Expert talks grain futures during Farmers Breakfast

BROWNSTOWN

The future of corn prices in Indiana and the rest of the Corn Belt look a lot better than the future of soybean prices.

A Purdue University ag economist delivered that message to farmers, agribusiness men and women and others during the 17th annual Community Foundation of Jackson County Farmers Breakfast at Pewter Hall in Brownstown.

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Michael Langemeier with Purdue University’s Department of Agricultural Economics said one of first things most economists are taking a close look at now are acreage decisions based on the prices of the two largest crops grown in the Corn Belt.

“In 2018, we planted as many soybean acres as we did corn acres in the United States,” he said. “It was a record number of soybean acres. We certainly don’t think there is going to be a repeat of that in 2019 given the prices where soybeans are at relative to corn.”

Langemeier said corn futures for the fall of 2018 were fairing well until the spring when trade concerns with other countries, especially China, arose.

He said China grows enough corn to meet its own needs but buys a lot of soybeans from the United States and others around the world to feed their chickens and hogs. That had an indirect impact on corn prices and wheat to some extent.

The good news is that by the fall of 2018, corn prices had rebounded to nearly as high as they had been in the spring, Langemeier said. Recent corn futures have been at about $3.80 per bushel, he said.

“… and better news yet, if you look into December 2019 future prices, we have been trading around $3.95 or $4.05,” Langemeier said. “That’s stronger prices than we have seen for a while. So really this morning, I have some good news and some bad news.”

Although strong yields this past year have kept corn prices lower than they might have been, corn inventories have been tighter because more soybeans have been planted and harvested in recent years, he said.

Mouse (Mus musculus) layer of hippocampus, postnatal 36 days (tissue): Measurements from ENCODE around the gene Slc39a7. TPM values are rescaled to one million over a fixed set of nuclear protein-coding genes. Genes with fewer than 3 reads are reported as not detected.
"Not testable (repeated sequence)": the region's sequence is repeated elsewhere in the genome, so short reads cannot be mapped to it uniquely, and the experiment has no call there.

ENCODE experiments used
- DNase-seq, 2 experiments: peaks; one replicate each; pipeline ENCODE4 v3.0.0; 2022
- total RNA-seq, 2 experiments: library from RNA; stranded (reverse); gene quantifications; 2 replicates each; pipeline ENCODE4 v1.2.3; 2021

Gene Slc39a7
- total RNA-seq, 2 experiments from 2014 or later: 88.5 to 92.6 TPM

Soybeans, however, had trouble rebounding after future prices of $10.35 a bushel in late May 2018 after the trade concerns surfaced, he said.

“We lost $2 (a bushel),” Langemeier said.

Prices did climb back up a dollar from the low, he said, but continuing concerns about trade issues with China are holding prices down.

“You’re probably not going to see a large increase in soybean prices,” Langemeier said.

Part of the issue is that there is an extremely high inventory of soybeans that even if the United States starts trading with China, prices won’t rebound to above $10 a bushel any time soon, he said.

“We’re still looking at the low nines,” Langemeier said. “We’re certainly in a different environment when looking at corn and soybean prices.”

Langemeier also discussed the Ag Economy Barometer, the result of a collaboration between Purdue University’s Center for Commercial Agriculture and the CME Group. Its purpose is to provide a monthly nationwide measure of the health of the U.S. agricultural economy.

Purdue analyzes and reports the result of each month’s Ag Economy Barometer value, and it is published the first Tuesday of every month. Information about the barometer, started in late 2015, is available at ag.purdue.edu/commercialag/ageconomybarometer.

He said the barometer is based upon surveys of 400 agriculture producers in the country, heavily weighted by corn and soybean producers.

“Because those crops are so important to the value and production of agriculture in the United States,” he said.

The survey consists of five questions asked of each person surveyed, which takes about 10 to 15 minutes a month, and the questions remain consistent.

The survey focuses on the sediment of producers about the future, which can drive land values and asset purchases, Langemeier said.

“If people are relatively optimistic, particularly long term, that holds up land values,” he said. “If they turn relatively pessimistic, both short term, intermediate term and long term, that means land prices are probably going to come down.”

Before Langemeier spoke, attorney Denise Connell with Lorenzo, Bevers, Braman and Connell in Seymour talked about estate planning and how the community foundation could help.

A number of area businesses and service providers involved with the farming community served as sponsors of the free breakfast along with the foundation and Purdue Extension Jackson County.